Tuesday, August 25, 2009
I just saw the movie Julie and Julia this weekend, and watching Julie agonize over steaming the live lobster reminded me of a disastrous experience I once had with a lobster. I had decided to try a recipe where you broil it, but to do this you must kill it first.
I read instructions directing me to insert a knife into the head between the eyes to kill it quickly. I steeled myself and stabbed accordingly. The lobster went limp, so I flipped it over and started to slice the tail lengthwise. Just as I inserted the knife into the tail, the tail curled up vigorously and rhythmically. This was no mere twitching. That tail fought hard to escape. And it startled the heck out of me because I thought I had already succeeded in killing it, and there it was writhing and flapping about like the creature in the horror movie 'The Tingler'.
I felt horrible that I had not managed to dispatch the poor thing with a minimum of suffering. But it turns out I am not alone in having trouble killing lobsters swiftly. A quick scan of u-tube entries shows that in most cases, the lobster keeps moving significantly after the "fatal" blow. I suppose the 'nerve center' (a few paired ganglia) of a lobster is quite miniscule, so it is easy to miss. Also, since their nervous systems are so simple, they seem to keep functioning even after taking major damage. They are arthropods after all; just think how insects can keep moving after dismemberment.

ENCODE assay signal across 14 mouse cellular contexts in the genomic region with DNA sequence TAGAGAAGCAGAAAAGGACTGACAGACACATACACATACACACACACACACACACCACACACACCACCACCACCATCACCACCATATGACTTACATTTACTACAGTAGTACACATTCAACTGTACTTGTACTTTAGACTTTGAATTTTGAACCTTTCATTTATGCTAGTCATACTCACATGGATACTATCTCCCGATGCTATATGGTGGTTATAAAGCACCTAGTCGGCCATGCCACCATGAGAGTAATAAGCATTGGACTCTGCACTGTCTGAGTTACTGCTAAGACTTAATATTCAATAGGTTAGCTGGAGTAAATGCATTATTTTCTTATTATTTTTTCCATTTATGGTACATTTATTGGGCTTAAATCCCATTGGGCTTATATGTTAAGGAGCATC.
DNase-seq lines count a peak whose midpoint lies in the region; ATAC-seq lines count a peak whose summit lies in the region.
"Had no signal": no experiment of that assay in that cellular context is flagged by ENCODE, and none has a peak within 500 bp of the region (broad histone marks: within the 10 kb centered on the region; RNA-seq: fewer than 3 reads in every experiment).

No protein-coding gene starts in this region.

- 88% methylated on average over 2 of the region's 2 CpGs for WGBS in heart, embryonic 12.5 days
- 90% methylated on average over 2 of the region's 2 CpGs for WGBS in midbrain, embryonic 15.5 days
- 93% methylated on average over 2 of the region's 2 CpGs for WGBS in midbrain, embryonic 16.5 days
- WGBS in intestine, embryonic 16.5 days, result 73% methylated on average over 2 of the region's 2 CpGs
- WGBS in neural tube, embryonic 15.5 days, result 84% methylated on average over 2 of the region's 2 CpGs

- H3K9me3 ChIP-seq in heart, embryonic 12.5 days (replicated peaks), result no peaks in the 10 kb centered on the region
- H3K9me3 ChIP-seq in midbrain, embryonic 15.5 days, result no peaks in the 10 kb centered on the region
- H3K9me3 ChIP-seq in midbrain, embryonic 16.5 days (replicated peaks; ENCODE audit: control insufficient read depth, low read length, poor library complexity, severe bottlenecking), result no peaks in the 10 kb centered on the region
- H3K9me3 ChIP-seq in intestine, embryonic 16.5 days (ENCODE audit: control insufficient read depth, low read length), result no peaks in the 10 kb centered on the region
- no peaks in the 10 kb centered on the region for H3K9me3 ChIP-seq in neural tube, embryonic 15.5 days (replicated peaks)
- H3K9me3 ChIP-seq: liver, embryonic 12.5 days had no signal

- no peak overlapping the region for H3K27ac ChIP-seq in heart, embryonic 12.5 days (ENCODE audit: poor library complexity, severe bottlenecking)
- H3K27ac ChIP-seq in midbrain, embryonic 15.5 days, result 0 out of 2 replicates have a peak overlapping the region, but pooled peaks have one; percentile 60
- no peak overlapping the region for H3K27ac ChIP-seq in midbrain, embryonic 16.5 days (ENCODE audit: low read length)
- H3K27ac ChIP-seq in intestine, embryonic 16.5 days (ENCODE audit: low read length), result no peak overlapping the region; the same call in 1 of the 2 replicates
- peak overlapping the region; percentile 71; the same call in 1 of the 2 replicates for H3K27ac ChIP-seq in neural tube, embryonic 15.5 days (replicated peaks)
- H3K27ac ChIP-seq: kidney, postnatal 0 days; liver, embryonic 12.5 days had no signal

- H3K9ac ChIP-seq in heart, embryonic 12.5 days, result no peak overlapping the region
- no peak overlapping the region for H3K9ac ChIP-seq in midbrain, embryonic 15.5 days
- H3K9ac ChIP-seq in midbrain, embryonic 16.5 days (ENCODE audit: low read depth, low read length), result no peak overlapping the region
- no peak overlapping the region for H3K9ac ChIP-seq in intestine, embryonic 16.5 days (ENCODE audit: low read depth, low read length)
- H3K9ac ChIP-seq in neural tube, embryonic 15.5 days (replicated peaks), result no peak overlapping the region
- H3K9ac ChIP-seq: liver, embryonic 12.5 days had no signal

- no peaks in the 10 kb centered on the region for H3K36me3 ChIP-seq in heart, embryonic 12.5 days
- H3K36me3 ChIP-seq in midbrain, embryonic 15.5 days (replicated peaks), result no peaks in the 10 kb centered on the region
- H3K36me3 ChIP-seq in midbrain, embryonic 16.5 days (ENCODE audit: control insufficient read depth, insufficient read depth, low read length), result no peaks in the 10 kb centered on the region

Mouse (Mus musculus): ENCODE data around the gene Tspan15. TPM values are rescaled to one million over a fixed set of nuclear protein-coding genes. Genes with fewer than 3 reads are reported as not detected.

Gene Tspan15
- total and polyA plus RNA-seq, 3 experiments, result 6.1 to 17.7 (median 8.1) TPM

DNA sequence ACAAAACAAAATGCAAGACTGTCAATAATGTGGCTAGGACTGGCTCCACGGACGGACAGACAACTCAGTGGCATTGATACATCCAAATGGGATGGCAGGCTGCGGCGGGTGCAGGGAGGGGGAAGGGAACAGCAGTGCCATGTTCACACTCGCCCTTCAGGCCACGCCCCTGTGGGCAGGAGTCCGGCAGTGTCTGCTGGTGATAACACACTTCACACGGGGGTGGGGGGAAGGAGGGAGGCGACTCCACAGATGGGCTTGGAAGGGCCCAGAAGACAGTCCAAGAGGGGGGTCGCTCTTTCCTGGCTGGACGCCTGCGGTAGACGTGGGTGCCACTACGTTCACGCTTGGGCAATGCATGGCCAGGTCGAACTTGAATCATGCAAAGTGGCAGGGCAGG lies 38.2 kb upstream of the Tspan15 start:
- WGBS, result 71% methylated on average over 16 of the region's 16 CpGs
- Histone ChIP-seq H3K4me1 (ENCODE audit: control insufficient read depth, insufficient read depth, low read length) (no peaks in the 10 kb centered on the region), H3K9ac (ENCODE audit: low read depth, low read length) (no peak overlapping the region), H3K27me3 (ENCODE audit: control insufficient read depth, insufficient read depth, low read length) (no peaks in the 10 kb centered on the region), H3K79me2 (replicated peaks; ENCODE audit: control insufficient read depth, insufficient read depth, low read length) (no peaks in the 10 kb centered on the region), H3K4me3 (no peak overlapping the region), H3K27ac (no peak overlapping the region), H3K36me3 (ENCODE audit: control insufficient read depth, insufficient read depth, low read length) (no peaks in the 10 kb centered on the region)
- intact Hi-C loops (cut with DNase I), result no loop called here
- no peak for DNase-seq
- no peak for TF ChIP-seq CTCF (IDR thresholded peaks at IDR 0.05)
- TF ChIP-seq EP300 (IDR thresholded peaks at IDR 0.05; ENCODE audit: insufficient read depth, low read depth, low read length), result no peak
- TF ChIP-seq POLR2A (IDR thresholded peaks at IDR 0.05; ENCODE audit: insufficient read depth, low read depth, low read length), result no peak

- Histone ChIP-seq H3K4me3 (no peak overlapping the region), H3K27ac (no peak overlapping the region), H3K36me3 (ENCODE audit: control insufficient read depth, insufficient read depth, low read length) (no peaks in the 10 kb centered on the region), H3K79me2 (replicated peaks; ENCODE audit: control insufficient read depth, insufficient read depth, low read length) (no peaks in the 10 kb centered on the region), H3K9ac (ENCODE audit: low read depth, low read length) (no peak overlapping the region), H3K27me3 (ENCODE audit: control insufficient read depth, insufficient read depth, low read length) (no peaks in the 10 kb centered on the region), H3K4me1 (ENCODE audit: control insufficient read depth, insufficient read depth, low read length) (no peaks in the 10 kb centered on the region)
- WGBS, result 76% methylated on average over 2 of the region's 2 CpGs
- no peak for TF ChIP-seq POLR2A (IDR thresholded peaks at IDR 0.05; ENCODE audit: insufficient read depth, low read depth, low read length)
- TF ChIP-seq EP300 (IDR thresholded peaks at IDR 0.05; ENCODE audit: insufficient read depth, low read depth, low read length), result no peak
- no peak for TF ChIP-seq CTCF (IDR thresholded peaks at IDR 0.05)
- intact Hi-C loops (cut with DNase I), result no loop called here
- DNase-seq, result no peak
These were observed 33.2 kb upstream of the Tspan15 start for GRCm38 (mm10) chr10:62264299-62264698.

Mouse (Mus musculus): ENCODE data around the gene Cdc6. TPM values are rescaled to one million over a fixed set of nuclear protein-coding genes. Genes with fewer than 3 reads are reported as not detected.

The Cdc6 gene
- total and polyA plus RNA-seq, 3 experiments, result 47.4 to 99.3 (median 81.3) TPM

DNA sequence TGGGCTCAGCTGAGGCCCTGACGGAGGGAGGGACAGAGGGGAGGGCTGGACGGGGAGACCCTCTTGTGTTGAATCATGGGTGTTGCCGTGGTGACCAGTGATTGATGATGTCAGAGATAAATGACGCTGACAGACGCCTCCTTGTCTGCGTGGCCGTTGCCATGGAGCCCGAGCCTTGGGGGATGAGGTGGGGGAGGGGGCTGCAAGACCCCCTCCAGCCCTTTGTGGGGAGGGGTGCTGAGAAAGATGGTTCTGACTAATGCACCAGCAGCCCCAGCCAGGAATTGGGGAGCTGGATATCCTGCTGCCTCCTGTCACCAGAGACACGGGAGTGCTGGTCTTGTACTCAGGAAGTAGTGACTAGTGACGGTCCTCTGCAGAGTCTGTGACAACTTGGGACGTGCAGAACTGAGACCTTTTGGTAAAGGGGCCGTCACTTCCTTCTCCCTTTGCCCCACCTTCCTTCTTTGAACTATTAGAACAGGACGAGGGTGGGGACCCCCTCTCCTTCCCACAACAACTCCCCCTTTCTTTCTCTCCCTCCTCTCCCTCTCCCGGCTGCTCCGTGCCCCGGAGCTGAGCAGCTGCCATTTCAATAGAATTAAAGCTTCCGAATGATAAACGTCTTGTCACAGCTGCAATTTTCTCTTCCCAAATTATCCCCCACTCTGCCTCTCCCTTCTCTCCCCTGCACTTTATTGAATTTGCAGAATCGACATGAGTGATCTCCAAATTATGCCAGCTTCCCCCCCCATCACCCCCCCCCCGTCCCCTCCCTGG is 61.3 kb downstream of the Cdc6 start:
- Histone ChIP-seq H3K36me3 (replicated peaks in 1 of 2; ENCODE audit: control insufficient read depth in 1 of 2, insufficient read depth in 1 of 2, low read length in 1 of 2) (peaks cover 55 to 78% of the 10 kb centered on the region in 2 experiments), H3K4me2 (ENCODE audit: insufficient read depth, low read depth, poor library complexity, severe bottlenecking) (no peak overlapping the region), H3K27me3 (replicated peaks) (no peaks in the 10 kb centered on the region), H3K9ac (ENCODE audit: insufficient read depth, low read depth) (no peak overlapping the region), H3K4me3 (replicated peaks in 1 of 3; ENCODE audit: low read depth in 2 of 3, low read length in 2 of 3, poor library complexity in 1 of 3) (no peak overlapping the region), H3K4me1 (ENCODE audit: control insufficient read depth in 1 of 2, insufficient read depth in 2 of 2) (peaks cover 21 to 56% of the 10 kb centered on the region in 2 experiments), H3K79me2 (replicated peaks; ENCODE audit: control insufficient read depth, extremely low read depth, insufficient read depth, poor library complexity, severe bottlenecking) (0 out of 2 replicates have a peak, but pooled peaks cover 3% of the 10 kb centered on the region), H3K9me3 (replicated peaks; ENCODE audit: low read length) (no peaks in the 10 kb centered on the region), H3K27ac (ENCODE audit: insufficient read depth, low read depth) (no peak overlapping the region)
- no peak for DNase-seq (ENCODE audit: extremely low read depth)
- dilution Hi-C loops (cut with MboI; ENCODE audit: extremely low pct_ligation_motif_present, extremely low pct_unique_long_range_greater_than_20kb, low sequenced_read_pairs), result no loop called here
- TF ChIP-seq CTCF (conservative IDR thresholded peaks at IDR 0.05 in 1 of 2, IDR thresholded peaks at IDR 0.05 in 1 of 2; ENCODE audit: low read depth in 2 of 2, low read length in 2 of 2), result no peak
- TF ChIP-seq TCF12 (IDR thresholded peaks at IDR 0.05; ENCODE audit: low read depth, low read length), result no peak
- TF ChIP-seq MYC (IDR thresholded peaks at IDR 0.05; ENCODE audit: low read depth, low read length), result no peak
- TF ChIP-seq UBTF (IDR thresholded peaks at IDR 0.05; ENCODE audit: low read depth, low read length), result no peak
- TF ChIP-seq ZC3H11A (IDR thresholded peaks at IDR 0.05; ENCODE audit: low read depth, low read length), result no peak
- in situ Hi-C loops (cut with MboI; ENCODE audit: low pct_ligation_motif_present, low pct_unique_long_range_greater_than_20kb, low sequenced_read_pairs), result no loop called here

There is disagreement in the scientific community over whether or not lobsters experience pain. None of their nerve cells appear to be 'pain receptors', but at the very least, the nerves in the tail I tangled with were saying, "Get me out of here!"